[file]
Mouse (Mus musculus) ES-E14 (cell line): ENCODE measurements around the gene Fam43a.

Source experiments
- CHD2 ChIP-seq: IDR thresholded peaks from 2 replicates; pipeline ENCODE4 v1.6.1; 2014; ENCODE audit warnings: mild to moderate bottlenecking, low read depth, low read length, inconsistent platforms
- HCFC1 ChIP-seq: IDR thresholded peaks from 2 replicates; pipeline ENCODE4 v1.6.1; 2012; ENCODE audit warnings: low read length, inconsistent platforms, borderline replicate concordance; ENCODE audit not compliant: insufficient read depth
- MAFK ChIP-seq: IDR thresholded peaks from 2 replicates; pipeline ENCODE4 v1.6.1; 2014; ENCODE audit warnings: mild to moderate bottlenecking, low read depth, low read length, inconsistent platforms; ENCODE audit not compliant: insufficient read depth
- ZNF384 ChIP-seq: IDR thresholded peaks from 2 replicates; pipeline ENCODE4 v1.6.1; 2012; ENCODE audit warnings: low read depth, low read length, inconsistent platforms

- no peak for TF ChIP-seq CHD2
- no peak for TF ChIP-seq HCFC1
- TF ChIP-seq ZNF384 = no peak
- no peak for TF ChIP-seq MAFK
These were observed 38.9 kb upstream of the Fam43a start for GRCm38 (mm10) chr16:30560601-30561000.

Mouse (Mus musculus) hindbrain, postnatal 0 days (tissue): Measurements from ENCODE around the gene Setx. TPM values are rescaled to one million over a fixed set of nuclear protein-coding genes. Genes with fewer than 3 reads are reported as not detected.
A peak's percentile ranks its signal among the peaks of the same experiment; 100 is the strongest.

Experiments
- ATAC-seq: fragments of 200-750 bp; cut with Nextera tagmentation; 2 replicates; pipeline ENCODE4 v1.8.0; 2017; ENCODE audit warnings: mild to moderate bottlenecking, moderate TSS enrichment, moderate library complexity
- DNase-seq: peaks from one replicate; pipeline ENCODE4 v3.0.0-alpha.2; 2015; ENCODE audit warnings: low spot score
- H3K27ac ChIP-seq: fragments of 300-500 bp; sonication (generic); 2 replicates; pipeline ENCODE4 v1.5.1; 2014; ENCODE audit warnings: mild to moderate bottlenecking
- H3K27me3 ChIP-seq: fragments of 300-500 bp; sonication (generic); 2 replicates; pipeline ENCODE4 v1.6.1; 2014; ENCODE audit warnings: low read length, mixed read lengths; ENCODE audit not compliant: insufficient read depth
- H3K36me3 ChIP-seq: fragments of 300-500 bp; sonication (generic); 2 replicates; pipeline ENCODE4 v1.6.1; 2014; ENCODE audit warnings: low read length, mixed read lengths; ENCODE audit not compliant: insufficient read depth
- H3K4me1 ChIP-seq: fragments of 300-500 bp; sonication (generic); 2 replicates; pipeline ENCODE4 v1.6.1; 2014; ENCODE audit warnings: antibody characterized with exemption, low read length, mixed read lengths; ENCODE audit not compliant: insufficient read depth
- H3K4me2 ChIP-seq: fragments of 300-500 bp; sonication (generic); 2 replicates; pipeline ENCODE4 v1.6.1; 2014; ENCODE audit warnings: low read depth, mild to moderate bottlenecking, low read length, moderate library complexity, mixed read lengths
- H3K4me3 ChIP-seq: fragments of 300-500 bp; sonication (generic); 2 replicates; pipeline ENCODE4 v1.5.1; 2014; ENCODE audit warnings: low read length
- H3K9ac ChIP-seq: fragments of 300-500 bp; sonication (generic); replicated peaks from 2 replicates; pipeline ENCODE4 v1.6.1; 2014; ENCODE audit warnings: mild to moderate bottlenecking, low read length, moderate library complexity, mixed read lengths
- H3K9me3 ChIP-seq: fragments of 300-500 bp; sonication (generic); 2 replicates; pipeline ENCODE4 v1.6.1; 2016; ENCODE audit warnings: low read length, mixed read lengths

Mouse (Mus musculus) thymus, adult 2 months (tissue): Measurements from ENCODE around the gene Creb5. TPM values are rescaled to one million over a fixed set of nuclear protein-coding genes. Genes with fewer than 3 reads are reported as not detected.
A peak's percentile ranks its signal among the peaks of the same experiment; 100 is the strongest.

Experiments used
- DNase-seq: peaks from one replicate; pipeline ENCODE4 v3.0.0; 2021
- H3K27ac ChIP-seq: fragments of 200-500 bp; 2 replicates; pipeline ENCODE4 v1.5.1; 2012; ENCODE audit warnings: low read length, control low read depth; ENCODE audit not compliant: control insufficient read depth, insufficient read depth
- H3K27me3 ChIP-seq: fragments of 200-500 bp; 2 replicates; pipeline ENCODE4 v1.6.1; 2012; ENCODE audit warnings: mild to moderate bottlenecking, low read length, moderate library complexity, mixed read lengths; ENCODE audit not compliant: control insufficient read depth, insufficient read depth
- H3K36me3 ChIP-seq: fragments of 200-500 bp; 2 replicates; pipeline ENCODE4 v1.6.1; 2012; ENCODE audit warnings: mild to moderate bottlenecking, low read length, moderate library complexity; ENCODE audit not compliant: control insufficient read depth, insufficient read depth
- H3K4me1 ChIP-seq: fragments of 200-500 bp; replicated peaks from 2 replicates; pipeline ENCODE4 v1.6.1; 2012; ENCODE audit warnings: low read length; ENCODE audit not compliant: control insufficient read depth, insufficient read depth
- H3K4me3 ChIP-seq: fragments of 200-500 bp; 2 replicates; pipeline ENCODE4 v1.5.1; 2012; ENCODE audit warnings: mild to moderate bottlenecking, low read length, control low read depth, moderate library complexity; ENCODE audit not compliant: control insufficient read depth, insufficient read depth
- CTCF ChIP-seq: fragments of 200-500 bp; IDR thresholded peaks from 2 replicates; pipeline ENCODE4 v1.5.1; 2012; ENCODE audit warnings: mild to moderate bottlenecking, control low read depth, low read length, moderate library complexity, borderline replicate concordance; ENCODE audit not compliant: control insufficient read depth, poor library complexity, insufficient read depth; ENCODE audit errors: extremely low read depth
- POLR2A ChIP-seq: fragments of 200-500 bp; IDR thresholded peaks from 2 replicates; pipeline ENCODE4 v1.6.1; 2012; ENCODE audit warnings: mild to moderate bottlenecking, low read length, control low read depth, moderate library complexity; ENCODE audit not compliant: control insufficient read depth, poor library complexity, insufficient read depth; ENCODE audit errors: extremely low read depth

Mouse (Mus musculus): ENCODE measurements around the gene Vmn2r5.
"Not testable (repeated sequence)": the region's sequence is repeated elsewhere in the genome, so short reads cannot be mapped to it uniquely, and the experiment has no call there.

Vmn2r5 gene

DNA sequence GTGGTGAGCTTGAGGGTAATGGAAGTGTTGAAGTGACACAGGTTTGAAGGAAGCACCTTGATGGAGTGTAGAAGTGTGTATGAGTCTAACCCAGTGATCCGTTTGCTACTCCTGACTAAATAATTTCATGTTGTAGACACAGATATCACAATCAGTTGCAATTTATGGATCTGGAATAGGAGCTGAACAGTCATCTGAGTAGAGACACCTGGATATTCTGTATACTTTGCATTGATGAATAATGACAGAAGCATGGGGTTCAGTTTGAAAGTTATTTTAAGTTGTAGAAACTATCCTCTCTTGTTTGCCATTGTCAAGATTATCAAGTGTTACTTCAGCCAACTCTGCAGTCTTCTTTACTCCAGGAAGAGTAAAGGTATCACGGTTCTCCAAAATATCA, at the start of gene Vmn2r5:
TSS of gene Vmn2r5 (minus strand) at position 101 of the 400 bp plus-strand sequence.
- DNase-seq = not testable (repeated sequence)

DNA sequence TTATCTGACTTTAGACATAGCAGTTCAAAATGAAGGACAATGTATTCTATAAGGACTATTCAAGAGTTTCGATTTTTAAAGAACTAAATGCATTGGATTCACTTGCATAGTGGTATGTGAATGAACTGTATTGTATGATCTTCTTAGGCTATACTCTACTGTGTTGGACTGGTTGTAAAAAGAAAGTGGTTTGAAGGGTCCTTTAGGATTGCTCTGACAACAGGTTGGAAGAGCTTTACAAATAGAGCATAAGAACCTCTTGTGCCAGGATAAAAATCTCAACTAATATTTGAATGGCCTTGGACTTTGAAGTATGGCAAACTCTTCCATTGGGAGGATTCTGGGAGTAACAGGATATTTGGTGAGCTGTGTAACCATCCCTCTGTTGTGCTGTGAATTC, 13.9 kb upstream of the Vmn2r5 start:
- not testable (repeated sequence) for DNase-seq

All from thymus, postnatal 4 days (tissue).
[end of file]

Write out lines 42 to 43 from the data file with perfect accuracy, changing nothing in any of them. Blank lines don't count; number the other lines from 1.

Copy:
DNA sequence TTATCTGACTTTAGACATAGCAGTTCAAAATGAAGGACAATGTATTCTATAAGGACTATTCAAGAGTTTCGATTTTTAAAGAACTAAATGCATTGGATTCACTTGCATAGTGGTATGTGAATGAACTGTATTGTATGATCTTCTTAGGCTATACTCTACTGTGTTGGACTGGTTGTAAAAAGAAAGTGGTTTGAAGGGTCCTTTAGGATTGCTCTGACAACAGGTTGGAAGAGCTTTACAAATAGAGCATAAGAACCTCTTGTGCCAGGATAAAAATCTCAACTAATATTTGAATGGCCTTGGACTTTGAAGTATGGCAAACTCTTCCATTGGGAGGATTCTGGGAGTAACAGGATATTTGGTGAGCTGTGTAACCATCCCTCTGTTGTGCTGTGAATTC, 13.9 kb upstream of the Vmn2r5 start:
- not testable (repeated sequence) for DNase-seq